My presence there served as a ‘wake-up-call’ to the student that he really, really, really needed to listen to that recording some more and play along. My insistence on going over that section a bit more with the accompanist during that lesson helped but I suspect it may have been glossed over if I wasn’t there to insist on slowing that sucker down and reducing the trepidation of it. This was another instance of where the accompanist seemed to need some empowerment to let the student know that something wasn’t working and assisting in helping them out with it. Again, probably a time issue.

Resolving the panic

It’s hard to explain why this sudden plateau of progress happens but if the distinction-achieving student is the model to which excellence is to be measured (subjectively), it comes down to 3 things.

  • Knowing exactly what sound you want.
  • Being aware of mistakes and then fixing them.
  • Practising every day in an efficient manner.

Knowing exactly what sound you want

Why does someone learn an instrument in the first place? Look and sound are generally the reasons; they’ve heard it on the radio or seen it performed live and think, yeah, I’ve got to get in on that action. Once in the depths of learning the instrument it’s important to keep getting inspiration by listening to the pros play (beyond just hearing your teacher play).

The student has to be able to hear and appreciate the differences between the sound they’re making (tone, phrasing etc) and that of the pros. From there it’s tweaking technique and parroting phrases in order to get the desired sound. As a youngster learning clarinet, I took great pride in the realisation that I was almost making a tone like the guys in the recordings.

Being aware of mistakes and then fixing them

Come lesson time and students become more self aware and start noticing their mistakes. It’s not like they’re making any more just because I’m there, it’s that they’ve become so used to playing things wrong, going back and fixing them once, then continuing on with the rest of the piece. A 50% strike rate (incorrect, then corrected) is not a very good statistic.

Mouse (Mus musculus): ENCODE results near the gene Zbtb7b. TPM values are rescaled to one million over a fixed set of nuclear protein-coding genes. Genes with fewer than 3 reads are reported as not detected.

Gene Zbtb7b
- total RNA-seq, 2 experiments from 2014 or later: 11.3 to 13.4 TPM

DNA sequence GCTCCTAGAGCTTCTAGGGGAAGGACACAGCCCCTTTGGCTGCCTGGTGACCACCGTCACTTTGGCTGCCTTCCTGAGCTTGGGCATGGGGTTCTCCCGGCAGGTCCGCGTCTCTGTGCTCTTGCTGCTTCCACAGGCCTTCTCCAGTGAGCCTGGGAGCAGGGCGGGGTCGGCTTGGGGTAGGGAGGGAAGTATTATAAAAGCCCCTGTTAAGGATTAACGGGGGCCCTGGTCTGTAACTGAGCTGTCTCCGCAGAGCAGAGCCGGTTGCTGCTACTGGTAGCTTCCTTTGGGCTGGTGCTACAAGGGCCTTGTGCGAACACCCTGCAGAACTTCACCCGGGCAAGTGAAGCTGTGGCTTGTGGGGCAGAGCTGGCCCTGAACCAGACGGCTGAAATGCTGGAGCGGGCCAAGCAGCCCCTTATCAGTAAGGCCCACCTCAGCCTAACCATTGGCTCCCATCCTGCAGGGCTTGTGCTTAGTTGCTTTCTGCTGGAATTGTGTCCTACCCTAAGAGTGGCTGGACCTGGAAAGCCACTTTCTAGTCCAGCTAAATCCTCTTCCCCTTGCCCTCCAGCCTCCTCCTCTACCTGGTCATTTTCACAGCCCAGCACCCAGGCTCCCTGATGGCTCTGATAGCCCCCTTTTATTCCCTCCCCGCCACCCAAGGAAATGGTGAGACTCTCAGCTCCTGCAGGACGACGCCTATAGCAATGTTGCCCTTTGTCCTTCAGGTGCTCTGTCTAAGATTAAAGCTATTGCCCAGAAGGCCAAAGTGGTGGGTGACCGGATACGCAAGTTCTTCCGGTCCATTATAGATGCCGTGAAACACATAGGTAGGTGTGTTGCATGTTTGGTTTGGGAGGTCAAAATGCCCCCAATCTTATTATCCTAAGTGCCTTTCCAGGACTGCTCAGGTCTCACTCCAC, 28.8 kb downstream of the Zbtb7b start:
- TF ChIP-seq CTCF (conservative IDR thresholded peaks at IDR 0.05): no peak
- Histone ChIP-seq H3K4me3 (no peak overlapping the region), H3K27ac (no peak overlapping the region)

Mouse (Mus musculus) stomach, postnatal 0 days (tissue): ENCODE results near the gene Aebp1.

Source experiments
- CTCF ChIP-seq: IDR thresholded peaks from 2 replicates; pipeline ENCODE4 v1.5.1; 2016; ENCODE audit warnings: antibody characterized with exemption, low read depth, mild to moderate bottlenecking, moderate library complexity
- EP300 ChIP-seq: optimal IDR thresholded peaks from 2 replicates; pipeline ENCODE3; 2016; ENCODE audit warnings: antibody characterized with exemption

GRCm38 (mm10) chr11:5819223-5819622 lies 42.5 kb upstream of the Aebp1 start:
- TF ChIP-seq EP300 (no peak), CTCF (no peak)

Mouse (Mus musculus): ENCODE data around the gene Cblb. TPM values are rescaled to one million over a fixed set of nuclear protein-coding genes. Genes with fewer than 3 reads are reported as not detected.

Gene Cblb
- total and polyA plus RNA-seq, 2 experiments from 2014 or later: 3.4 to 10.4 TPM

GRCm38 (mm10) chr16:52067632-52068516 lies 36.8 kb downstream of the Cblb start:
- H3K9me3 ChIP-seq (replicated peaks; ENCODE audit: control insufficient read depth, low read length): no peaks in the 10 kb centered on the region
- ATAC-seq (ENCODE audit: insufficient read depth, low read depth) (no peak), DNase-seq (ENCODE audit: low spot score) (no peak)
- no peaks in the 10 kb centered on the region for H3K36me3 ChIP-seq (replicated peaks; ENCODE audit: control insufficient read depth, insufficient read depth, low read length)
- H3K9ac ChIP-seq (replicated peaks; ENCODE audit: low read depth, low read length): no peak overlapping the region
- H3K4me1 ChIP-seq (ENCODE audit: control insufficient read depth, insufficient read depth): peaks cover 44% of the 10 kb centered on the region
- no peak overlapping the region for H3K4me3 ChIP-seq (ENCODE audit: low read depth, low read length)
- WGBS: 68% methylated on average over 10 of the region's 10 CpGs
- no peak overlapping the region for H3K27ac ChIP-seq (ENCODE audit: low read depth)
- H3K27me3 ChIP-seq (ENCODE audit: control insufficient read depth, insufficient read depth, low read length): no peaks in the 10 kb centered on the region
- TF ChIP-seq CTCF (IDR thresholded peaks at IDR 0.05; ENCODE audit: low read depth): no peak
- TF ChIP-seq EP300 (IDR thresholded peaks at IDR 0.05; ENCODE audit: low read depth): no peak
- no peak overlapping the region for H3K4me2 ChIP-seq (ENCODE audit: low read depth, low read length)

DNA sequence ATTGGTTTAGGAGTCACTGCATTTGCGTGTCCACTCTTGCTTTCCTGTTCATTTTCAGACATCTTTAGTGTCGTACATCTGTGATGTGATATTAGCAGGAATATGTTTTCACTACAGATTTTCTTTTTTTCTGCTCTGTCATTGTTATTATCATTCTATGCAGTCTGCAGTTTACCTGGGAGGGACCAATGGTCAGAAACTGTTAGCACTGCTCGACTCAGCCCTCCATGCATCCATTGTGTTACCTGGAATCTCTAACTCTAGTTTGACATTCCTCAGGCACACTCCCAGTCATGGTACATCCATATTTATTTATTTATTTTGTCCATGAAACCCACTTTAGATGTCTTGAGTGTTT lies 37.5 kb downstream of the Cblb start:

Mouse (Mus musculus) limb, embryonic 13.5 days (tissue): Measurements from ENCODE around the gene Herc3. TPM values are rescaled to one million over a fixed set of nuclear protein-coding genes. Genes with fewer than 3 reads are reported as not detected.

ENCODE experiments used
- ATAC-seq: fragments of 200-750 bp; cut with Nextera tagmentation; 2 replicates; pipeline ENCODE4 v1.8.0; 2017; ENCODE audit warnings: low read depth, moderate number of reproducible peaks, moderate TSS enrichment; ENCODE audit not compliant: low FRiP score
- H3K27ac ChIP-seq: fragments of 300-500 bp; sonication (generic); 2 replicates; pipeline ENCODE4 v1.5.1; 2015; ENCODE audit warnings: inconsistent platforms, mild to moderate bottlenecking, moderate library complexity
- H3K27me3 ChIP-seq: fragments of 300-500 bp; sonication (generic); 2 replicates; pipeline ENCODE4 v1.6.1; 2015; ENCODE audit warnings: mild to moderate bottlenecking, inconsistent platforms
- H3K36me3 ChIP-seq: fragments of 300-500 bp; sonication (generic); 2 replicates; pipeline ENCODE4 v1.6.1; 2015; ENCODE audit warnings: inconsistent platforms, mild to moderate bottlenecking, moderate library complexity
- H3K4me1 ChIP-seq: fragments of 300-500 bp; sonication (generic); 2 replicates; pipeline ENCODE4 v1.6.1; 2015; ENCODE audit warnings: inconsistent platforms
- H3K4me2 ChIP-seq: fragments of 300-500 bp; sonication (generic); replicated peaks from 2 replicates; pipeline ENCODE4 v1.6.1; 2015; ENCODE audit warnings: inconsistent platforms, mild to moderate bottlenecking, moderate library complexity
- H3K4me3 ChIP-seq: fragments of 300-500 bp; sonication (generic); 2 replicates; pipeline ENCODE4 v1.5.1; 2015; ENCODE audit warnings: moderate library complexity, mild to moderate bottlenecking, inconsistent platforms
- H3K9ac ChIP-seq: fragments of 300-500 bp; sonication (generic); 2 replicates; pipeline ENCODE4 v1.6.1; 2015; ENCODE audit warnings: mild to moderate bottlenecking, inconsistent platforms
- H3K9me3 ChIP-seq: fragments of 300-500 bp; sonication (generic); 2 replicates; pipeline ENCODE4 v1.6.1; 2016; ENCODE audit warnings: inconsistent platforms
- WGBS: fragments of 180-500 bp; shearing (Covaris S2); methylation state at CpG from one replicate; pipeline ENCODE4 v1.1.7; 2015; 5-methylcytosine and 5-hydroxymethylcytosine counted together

Practising in an efficient manner

Time is precious for many, students because of the ridiculous number of school exams they have to sit, and adults just because… (we’ve all got reasons). That’s why it’s important that the best use of practise time is a must. There’s no point going from beginning to end of a piece and leaving it at that. The hard parts have to be worked through. Those hard parts may comprise of patterns like scales or chords. Maybe they’re just really weird finger patterns that require repetition to get the fingers used to it. Those sections need way more love than the parts one already knows how to play.

All’s well that ends well

Thankfully everyone passed. I’d like to think my timely presence at the accompanied lesson was just the kicker required to motivate the students into working on certain problem areas.

My merit achieving grade 7 was incredibly pleased with her result given that she thought her exam was a complete disaster. She didn’t trust ABRSM’s website results until the examiners written comment sheet arrived.